'As he is unlikely to visit us before the summer, I am not afraid.'
'Summer will come,' she said, 'and I will be waiting!'
Wednesday, February 21, 2007
Thank you for giving me the opportunity to be a guest blogger and to talk about my latest historical release, The Gentle Wind's Caress. I set my historicals in either Victorian Australia or Yorkshire. My family and ancestors are from Yorkshire and I'm Australian, so I get the best of both worlds. This mix gives me a wide scope for settings and plots.
The Gentle Wind's Caress is my fourth historical release, but my first UK and hardback release.
The novel is set in the Calderdale area of West Yorkshire -- Hebden Bridge and Heptonstall. I fell in love with the countryside, the steep gorges, rolling moors, the villages, rivers and canal.
The bleakness of the area in winter and the lushness of it in summer called to me, demanded that I work with all that it offered.
I felt the characters belonged there and that their story worked because of their surroundings. It helped to make them what they are.
I wrote the first draft of The Gentle Wind's Caress in about 5 months (family life had a way of interrupting me!). The story flowed so well, as though I'd known the characters for years, and perhaps I had subconsciously. :o)
My uncle, who lives in West Yorkshire and works in Calderdale, sent me a great deal of research material, it was wonderful. He found videos of country walks of that area, historical maps, books, photos, articles, etc. My niece even stopped there on her honeymoon to take photos for me.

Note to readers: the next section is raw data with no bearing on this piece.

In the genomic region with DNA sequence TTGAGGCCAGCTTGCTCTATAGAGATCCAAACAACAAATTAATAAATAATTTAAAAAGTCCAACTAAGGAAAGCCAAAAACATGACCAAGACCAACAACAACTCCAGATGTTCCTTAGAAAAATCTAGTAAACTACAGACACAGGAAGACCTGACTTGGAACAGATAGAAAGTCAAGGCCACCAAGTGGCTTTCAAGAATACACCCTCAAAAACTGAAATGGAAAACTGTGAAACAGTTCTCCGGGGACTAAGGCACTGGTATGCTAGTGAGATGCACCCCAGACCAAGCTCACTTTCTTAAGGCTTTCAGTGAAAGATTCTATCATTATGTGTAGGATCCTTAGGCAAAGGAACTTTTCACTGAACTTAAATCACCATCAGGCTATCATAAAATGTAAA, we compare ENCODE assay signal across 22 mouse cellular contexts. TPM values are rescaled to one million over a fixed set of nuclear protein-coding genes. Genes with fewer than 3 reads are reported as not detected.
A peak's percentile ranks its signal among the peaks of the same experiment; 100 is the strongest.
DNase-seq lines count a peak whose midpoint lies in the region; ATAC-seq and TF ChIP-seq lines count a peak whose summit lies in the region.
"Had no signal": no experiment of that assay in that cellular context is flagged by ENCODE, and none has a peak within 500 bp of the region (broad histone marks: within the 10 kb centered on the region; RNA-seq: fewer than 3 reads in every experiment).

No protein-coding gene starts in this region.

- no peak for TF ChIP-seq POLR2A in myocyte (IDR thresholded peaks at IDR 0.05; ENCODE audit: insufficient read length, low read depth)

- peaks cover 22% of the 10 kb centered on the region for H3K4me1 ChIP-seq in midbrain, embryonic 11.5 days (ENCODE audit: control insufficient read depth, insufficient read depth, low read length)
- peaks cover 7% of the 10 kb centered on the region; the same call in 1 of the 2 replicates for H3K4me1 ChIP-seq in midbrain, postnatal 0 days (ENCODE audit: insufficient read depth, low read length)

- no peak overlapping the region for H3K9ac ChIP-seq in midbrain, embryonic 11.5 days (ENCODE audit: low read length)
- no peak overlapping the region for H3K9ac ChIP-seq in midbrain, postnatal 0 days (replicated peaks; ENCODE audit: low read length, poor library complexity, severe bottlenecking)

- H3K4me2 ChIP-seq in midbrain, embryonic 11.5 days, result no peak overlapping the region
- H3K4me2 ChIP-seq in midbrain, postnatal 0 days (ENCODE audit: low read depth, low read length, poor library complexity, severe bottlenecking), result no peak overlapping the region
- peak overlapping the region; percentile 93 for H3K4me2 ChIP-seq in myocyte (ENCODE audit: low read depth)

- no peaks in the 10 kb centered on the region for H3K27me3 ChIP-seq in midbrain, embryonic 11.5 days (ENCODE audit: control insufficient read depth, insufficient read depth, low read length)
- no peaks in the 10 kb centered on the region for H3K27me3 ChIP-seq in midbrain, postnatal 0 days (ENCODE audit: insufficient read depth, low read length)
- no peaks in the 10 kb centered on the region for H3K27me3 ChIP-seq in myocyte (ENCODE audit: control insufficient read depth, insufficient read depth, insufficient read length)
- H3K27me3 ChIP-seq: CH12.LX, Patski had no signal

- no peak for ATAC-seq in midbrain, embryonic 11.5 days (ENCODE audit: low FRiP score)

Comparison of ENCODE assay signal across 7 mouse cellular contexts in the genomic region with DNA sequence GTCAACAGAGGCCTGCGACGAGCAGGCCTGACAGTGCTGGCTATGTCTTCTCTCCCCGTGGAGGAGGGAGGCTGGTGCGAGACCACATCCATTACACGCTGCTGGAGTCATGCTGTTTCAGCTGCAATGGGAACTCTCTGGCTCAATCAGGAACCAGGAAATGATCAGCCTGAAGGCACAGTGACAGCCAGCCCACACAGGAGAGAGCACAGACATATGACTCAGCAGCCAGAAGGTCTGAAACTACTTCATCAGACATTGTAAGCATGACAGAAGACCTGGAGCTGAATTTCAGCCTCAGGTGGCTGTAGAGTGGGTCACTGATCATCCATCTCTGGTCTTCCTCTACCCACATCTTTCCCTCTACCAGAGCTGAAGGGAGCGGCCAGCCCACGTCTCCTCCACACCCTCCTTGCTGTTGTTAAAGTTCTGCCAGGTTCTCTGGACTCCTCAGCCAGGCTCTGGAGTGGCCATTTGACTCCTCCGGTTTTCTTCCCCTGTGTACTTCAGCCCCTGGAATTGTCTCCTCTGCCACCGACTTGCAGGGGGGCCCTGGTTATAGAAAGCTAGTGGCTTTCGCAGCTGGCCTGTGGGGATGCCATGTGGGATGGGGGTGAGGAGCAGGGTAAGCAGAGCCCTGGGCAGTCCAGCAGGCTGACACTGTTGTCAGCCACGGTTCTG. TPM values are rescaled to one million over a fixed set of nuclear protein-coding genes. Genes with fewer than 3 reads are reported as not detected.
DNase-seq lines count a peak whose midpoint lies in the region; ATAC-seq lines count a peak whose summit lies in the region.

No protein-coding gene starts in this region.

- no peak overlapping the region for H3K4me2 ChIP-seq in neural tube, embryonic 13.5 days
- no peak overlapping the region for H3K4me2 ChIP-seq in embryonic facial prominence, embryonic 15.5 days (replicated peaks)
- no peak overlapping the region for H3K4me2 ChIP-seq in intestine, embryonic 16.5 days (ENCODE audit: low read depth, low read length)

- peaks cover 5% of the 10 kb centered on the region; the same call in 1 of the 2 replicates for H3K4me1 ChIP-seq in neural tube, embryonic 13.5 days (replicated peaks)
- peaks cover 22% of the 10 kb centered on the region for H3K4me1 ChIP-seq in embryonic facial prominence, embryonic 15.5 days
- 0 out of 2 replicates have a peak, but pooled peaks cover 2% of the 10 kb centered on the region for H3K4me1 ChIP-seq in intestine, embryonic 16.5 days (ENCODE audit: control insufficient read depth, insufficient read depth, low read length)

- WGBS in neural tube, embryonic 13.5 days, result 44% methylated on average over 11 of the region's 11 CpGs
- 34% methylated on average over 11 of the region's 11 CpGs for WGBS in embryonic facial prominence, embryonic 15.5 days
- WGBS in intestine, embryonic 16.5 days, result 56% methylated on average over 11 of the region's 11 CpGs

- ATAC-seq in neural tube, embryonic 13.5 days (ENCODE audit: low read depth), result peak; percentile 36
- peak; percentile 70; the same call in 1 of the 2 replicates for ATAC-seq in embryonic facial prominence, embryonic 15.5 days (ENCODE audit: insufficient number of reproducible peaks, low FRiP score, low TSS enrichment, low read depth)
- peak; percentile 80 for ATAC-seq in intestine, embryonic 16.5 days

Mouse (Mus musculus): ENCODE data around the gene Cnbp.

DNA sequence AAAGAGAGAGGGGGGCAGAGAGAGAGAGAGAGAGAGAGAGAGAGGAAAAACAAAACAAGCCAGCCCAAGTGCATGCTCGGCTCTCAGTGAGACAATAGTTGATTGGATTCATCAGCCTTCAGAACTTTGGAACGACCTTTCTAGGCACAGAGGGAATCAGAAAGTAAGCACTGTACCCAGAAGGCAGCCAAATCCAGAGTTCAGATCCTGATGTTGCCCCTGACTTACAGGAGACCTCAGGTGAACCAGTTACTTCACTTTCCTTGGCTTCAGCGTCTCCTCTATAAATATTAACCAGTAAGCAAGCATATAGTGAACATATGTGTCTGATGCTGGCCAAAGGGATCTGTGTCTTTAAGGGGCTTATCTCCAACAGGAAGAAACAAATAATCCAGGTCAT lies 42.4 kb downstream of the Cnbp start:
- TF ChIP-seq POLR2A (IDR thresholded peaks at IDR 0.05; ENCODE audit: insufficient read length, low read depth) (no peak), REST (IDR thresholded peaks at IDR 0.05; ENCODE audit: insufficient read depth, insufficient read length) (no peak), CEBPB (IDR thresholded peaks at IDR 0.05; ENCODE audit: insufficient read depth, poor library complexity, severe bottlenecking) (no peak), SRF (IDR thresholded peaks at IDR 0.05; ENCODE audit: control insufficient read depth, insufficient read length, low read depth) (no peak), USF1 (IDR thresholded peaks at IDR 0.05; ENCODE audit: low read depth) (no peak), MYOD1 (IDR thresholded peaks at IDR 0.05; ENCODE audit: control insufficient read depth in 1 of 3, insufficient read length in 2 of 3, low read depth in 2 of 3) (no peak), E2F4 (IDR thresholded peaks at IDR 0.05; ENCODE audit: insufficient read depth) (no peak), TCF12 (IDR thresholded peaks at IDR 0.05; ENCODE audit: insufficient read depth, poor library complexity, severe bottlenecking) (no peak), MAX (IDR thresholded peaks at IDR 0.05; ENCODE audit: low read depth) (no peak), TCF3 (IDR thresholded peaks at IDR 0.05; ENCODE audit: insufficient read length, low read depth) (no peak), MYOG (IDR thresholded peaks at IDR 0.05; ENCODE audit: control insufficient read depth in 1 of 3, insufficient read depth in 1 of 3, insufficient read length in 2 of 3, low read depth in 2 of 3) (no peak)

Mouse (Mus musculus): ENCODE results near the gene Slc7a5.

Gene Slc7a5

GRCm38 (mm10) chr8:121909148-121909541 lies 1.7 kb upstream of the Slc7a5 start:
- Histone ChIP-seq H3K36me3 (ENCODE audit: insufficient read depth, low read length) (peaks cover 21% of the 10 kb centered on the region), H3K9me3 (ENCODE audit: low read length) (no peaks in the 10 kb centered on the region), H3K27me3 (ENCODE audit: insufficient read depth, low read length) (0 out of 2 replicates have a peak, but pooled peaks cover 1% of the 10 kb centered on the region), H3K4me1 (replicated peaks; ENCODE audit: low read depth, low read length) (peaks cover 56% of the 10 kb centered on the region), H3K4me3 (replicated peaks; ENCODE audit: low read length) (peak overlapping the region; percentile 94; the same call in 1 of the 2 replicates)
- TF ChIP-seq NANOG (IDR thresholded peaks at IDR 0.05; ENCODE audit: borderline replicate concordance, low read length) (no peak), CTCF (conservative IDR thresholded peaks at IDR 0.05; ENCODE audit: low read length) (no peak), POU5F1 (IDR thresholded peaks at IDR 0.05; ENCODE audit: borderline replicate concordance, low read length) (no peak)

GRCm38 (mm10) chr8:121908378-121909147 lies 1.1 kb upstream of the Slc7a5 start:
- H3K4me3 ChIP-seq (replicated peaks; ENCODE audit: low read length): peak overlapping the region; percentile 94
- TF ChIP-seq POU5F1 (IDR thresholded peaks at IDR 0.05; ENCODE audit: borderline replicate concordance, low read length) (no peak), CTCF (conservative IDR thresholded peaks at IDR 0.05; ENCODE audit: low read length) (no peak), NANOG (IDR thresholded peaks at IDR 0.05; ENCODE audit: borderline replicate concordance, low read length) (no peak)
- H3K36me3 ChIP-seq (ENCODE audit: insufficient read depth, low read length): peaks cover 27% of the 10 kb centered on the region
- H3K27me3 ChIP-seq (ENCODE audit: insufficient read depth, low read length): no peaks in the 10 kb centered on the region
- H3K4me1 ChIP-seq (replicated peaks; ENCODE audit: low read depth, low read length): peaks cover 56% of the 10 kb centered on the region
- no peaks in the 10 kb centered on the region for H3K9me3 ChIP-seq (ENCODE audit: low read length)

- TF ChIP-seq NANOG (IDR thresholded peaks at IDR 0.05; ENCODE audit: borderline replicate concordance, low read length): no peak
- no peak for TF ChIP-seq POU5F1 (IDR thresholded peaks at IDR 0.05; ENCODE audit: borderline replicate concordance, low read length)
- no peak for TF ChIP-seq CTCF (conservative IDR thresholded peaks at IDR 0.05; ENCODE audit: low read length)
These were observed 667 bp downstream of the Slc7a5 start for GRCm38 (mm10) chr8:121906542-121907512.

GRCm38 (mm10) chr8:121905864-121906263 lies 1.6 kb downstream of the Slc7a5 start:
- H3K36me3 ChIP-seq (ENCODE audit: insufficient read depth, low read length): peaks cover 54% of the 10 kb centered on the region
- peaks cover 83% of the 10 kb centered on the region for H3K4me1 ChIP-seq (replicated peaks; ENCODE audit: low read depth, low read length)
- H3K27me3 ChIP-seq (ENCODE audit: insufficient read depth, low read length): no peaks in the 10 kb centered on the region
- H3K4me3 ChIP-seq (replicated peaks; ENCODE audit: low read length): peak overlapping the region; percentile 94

You see, it has been 20 years since I was last in England and my memories are dimming a little. But this year I'll be travelling back, and reaffirming my link with England and Yorkshire.
The Gentle Wind's Caress blurb -
1876 - On the death of her mother and sister, Isabelle Gibson must fend for herself and her brother in a privately-run workhouse. To escape a life of drudgery and near-rape at the hands of the matron’s son, Neville Peacock, Isabelle agrees to marry Farrell, a moorland farmer she has never met. But Farrell is a drunkard and a bully in constant feud with his landlord, Ethan Harrington. When Farrell bungles a robbery and deserts her, Isabelle and Ethan are thrown together as she struggles to run the farm. Both are married and must hide their growing love. Despite the secrecy, Isabelle draws strength from Ethan and his best friend, Hamish MacGregor, as she faces the return of her long lost father and Neville Peacock. And when Farrell returns to claim his wife, tragedy strikes, changing all their lives forever.
I'm currently working on another Yorkshire set historical titled, Woodland Daughter. I'm writing in the Edwardian era for the first time and enjoying it very much.
In September this year, my second book published in hardback by Robert Hale Ltd UK will be released. A Noble Place is set in Australia 1851.
For more details about my books, you can visit my website by clicking
I love hearing from other writers and readers.
Thanks for having me here.
Thank you, Anne. We wish you every success with your books.
Tuesday, February 20, 2007
For parts 1-12 see the links on the sidebar to your left.